These two pastels were purchased several years ago for the Chiropractor office on Grand Island. The left was painted at Beaver Island near the sled hill and it was one of my first plein aire pastels. The second is the north bridge to Niagara Falls. 

One from each end of the island. It's always a pleasure to go there leaving comfortable and feeling great and then see my paintings by the entrance. It's time to get out the pastels!

Niagara Sentinels 11x14 pastel
North North Bridge 21x14 pastel

Perfect water

Fresh and still wet on the easel, I painted this while protected under my 6 foot plein aire umbrella. The sun was in front of me, morning on the ocean. I'm thrilled with the results even though I didn't add the seagulls who kept me entertained while painting. I also did a few sketches, one was of the crumbling summer home behind me, it took perhaps 10 minutes and I was not shaded. However did I get a sunburnt back and no where else? 10 minutes sketching?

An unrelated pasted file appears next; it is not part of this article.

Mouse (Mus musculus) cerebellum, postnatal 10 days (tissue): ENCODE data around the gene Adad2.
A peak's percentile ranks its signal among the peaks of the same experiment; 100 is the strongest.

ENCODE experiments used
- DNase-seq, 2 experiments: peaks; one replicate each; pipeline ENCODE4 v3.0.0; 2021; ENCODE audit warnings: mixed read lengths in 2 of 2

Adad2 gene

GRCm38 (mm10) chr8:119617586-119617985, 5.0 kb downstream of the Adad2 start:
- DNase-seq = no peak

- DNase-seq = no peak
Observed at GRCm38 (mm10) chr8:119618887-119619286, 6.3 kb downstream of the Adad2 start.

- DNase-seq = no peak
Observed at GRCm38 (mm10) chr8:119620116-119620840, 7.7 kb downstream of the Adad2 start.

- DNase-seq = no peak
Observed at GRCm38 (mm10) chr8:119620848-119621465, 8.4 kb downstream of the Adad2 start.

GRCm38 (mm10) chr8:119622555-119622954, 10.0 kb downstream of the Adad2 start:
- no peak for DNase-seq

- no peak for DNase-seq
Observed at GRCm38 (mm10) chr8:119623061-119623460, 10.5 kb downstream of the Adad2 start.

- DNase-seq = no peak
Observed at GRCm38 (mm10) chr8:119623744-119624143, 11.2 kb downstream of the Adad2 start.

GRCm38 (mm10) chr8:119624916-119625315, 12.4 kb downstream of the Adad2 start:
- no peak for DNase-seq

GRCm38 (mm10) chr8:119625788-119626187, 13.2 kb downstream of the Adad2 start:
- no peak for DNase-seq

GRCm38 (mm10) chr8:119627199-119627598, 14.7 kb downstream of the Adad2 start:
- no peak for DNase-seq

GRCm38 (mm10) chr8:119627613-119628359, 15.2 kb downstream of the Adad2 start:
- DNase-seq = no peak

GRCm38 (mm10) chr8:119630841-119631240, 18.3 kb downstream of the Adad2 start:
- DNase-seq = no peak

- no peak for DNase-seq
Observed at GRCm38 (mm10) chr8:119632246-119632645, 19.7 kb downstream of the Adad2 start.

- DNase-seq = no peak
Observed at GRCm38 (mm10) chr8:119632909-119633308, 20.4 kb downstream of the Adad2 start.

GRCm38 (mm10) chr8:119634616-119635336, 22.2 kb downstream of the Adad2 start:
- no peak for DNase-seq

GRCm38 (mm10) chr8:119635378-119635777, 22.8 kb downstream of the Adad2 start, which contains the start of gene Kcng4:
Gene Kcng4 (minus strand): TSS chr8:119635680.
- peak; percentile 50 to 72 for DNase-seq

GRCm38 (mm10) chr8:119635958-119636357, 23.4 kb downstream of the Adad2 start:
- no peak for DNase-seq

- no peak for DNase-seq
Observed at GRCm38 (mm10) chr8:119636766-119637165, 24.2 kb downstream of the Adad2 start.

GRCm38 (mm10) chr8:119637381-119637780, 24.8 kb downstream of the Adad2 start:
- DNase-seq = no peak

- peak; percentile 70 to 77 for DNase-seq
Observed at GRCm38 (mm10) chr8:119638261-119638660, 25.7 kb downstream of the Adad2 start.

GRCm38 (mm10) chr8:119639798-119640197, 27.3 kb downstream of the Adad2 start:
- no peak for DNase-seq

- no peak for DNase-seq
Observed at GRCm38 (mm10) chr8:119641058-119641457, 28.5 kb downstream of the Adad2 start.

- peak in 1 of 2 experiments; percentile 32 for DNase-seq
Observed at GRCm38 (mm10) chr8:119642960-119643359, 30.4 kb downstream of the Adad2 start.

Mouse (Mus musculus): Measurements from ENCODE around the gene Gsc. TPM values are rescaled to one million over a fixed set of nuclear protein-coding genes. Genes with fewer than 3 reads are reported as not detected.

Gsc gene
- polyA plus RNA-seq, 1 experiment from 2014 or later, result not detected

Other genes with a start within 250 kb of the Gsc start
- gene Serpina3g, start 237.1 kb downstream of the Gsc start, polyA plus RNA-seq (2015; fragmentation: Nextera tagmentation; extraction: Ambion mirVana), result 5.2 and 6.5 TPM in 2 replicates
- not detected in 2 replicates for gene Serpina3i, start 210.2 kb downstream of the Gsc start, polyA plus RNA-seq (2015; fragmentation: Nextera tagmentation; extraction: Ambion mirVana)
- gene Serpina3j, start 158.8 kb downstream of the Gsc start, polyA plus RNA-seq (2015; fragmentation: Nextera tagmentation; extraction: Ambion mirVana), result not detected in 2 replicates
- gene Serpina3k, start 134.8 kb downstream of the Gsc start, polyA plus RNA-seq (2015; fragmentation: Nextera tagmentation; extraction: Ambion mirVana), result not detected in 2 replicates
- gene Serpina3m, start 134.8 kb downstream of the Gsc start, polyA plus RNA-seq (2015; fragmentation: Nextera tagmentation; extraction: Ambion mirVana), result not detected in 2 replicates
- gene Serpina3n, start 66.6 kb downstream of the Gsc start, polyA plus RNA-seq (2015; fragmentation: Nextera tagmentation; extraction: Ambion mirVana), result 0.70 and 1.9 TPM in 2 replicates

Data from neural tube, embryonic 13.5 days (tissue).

Connecticut St. Rocks. 9x12 oil on birch

Thursday, July 14, 2016

Tonawanda Riverwalk Prize

Art on the Riverwalk, honorable mention, Jenna Koch, Tonawanda City

Art on the Riverwalk is a wonderful Sunday afternoon show in Tonawanda along the Niagara River. This was the 14th year and I had participated once before. SInce then we were always busy that weekend with family visiting and the 4th of July weekend. This year, I was free to attend and applied.

The wind blew gustily all day but the tent stayed up and people came by to cool off with the river breezes. Kids ran around, bicycles and skates passed walkers on the path and it was a simply fabulous day to sit out and chat with happy people.

I was assigned spot #9 by trees, close to my car and the comfort station, next to two painters displaying on the snowfences and a ceramic potter.